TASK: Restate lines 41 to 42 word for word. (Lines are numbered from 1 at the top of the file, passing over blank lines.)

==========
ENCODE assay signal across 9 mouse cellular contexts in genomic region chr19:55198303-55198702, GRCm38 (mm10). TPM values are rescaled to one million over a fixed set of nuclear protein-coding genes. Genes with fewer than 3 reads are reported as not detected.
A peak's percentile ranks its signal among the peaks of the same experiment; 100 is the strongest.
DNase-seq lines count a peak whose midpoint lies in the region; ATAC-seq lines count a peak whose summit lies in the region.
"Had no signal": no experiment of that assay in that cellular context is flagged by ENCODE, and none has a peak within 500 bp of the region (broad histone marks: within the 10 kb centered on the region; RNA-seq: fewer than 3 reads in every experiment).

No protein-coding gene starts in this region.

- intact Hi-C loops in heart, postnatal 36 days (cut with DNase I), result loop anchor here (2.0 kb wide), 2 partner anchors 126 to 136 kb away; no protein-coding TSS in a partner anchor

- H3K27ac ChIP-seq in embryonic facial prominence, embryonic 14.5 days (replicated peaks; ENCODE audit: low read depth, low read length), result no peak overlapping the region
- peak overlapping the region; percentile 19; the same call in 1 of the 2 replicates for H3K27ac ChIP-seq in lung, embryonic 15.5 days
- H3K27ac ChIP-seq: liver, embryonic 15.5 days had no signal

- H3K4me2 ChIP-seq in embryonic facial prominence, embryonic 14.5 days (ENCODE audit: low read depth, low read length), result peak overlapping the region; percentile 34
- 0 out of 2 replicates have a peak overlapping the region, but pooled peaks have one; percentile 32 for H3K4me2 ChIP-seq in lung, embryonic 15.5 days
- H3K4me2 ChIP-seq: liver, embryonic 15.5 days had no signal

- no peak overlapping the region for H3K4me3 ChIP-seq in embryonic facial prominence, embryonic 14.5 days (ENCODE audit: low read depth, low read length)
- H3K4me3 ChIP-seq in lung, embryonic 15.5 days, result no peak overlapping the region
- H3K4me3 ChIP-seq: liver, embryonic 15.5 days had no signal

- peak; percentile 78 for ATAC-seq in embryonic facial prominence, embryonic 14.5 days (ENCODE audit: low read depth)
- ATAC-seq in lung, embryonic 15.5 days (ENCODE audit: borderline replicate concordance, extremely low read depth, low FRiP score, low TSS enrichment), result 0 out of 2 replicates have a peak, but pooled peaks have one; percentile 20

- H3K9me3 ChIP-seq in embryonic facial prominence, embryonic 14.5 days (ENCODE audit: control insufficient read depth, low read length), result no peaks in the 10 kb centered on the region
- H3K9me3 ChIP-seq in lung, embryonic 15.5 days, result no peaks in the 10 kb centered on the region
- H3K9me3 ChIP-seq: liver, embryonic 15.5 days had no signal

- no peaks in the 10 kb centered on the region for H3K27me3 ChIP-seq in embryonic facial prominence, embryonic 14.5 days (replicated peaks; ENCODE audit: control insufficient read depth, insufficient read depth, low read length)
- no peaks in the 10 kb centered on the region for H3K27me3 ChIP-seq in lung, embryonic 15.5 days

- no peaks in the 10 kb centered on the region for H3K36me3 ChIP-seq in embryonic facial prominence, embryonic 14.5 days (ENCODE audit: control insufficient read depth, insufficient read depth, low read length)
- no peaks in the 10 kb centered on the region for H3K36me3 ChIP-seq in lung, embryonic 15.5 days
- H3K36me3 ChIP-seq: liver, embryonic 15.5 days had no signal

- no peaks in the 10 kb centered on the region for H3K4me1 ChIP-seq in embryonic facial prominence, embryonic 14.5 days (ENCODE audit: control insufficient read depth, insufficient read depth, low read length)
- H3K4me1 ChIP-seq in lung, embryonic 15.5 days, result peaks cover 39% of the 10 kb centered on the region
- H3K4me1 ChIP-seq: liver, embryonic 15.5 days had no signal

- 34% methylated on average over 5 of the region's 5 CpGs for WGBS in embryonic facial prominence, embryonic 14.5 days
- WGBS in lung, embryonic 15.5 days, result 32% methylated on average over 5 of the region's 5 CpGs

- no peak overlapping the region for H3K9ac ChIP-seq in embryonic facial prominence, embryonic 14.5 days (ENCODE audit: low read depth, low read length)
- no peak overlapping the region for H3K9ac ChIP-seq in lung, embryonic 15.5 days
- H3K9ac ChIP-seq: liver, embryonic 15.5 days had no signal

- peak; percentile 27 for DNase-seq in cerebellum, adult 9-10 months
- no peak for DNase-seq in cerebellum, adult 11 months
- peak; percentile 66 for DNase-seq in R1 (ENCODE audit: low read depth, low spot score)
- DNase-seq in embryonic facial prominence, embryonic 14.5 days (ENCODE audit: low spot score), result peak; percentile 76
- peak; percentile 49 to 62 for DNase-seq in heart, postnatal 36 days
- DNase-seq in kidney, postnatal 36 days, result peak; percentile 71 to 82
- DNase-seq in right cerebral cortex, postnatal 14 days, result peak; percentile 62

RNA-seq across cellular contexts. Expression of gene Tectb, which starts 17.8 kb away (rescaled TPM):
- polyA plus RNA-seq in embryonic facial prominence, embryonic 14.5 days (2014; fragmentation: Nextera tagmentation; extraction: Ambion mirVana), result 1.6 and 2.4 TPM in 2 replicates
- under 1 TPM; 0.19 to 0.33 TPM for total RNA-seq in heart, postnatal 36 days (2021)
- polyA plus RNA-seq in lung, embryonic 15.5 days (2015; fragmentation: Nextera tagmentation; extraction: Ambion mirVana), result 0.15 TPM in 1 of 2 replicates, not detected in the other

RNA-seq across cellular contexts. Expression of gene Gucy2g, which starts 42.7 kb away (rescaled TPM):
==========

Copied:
RNA-seq across cellular contexts. Expression of gene Tectb, which starts 17.8 kb away (rescaled TPM):
- polyA plus RNA-seq in embryonic facial prominence, embryonic 14.5 days (2014; fragmentation: Nextera tagmentation; extraction: Ambion mirVana), result 1.6 and 2.4 TPM in 2 replicates